Monday, October 17, 2005

Public vs. Private Sector Employees: Not Created Equal

Roger LeBlanc was electrocuted on Aug. 3, 2004, while trying to restore power at the Hilton Hotel at Logan International Airport.

Paul R. King was electrocuted on July 27, 2005,
when he came in contact with an energized 480-volt electrical box while working at Logan International Airport in Boston, on the roof of Terminal C.

Two weeks ago, OSHA proposed a total of $54,000 in fines against King's employer, Main Tech, a facilities support services contractor for Jet Blue.
OSHA's investigation found that the electrical box had not been deenergized and its power source locked out prior to starting the work. Procedures to do so had not been developed and no qualified person had tested to verify that electrical circuits and parts had been deenergized.

In addition, the deceased and a second worker had not been trained in safe electrical work practices or supplied protective gloves and face protection. A workplace hazard assessment to determine what protective equipment the workers needed was not conducted. Finally, the workers were exposed to fall hazards from the terminal roof and a trailer due to lack of guardrails.
No penalty was ever proposed for Le Blanc's death even though OSHA regulations were violatedby his employer as well.

So why a penalty for King's employer and not for Le Blanc's? Because Le Blanc was an employee of Massport, a government agency, and government employees in Massachusetts (and 26 other states) are not covered by OSHA -- they have no right to a safe workplace.

Massachusetts House Bill 3753 and Senate Bill 1773 would provide OSHA coverage for public employees. According to a MassCOSH brochure:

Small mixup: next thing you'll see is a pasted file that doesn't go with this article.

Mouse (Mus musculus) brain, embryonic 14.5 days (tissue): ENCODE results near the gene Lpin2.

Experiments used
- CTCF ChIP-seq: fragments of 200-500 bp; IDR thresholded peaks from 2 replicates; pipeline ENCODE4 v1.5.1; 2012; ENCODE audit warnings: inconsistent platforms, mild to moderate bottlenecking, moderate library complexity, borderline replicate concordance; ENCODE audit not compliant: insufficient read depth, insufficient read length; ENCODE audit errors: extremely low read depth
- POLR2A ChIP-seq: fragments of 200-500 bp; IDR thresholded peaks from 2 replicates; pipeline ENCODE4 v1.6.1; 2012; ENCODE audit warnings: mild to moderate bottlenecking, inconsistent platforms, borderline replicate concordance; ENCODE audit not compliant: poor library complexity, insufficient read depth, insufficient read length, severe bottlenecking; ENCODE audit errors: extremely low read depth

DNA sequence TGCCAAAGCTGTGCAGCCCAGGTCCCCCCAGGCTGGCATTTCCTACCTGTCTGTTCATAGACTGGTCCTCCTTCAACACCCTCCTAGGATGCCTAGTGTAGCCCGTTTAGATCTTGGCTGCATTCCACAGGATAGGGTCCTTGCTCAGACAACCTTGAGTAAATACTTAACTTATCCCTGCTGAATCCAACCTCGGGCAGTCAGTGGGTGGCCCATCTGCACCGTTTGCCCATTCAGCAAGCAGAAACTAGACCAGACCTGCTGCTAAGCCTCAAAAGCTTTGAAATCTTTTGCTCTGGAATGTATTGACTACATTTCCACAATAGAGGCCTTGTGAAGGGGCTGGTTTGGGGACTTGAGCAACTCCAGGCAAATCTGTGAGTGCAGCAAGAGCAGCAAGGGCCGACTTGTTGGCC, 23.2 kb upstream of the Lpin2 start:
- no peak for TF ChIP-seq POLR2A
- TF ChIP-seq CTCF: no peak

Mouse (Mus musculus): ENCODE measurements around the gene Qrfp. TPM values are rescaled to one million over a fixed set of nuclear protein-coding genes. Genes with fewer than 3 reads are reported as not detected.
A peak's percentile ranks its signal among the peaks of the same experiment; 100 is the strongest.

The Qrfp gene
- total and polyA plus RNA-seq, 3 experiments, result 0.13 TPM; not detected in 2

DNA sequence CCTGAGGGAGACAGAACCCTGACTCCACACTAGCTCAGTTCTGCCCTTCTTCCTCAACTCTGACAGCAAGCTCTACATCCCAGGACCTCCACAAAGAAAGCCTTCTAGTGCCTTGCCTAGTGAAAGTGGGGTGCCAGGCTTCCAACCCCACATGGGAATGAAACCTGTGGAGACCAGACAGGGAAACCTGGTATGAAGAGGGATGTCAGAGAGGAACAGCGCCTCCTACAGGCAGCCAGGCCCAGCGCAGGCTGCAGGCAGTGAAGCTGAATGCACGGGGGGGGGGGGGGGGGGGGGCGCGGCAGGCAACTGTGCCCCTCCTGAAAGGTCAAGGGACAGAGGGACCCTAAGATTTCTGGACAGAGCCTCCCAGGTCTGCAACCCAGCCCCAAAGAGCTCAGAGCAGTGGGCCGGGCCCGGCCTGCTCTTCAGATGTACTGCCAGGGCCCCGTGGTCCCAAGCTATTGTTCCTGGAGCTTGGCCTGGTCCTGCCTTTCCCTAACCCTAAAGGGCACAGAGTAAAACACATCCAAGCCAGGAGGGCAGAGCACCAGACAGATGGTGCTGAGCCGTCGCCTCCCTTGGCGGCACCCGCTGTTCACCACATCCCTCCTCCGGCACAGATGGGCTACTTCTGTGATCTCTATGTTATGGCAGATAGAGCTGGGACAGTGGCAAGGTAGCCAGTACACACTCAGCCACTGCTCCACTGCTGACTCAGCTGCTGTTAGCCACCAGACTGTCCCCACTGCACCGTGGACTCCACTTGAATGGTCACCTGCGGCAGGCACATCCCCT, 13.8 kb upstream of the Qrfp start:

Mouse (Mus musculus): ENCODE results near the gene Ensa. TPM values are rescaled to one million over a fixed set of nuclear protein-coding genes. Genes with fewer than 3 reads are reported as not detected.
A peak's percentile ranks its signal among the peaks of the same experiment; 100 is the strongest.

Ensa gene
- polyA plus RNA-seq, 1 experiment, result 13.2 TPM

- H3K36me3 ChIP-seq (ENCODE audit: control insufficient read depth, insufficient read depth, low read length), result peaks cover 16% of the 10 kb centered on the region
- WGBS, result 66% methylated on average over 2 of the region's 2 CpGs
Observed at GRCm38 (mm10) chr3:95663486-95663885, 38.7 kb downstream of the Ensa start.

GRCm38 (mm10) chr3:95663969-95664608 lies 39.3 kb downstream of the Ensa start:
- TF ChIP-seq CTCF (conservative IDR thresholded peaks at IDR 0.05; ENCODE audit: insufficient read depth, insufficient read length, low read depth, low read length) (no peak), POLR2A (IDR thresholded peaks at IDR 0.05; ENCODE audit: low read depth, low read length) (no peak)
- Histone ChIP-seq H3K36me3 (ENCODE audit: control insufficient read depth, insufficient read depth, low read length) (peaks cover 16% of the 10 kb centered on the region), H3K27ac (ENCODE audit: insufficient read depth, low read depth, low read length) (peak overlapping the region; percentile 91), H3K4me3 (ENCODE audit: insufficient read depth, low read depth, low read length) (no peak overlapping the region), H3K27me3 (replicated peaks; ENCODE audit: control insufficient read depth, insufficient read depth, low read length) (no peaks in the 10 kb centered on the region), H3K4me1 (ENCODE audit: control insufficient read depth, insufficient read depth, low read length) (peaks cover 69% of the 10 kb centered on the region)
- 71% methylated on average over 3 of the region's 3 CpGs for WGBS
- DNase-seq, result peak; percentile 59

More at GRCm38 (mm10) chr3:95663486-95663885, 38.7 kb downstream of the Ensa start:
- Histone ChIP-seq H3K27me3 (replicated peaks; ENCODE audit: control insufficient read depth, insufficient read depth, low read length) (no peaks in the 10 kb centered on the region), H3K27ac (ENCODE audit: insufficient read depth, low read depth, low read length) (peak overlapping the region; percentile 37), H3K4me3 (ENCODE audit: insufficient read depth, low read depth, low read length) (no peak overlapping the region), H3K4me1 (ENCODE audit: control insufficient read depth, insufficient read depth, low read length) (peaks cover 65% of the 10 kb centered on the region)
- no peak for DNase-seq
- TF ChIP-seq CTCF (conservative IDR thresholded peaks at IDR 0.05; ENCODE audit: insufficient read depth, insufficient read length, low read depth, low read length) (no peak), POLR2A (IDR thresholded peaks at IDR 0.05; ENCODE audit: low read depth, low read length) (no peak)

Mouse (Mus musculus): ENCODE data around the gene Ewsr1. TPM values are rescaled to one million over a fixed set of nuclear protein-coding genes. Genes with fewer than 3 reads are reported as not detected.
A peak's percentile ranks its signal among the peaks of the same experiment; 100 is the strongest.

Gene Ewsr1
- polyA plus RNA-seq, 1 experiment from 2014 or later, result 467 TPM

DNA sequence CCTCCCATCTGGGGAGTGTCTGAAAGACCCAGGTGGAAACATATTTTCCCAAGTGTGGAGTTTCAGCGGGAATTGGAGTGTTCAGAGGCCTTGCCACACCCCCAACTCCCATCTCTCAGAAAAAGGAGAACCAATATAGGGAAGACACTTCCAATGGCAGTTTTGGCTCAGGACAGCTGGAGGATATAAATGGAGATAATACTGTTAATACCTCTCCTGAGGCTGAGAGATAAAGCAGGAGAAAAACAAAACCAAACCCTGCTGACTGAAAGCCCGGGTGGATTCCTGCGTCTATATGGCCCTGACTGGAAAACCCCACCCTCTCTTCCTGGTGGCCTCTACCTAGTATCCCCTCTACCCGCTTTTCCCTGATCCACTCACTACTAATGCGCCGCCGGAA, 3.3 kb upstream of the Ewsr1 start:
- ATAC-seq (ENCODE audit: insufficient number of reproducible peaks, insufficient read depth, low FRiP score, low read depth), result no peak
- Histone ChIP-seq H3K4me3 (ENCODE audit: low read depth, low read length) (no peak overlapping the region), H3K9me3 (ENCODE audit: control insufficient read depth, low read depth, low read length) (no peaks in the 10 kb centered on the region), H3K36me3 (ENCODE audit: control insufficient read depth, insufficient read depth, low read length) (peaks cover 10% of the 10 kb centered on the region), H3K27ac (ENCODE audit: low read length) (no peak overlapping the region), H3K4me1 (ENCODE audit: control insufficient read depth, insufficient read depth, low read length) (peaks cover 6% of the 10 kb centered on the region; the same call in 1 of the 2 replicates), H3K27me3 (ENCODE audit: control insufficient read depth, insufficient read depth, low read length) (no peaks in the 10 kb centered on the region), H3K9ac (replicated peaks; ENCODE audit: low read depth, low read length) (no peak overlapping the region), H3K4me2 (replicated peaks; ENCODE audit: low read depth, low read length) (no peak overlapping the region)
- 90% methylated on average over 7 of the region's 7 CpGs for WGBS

They pick up our trash, put out our fires, care for our disabled and provide needed services for the state, in cities and towns or counties. They are highway workers exposed daily to lead dust. They are MWRA workers, exposed to raw sewage often in small, enclosed spaces. And they are maintenance workers who work with heavy machinery. But the health and well being of the more than 400,000 city, state and county employees who labor in Massachusetts are less valued than those who work in the private sector.

Each year 10 – 15% of workers in Massachusetts killed on the job are public sector workers. Thousands more are injured or become ill - but only private sector workers are covered under the federal Occupational Safety and Health Act (OSHA).
What are the chances of these getting passed? You might think pretty good as the Democrats dominate both houses of the legislature.

Yet year, after year, public employees continue to be treated like second class citizens whose lives aren't even worth the same protections that private sector employees have. Something wrong with this.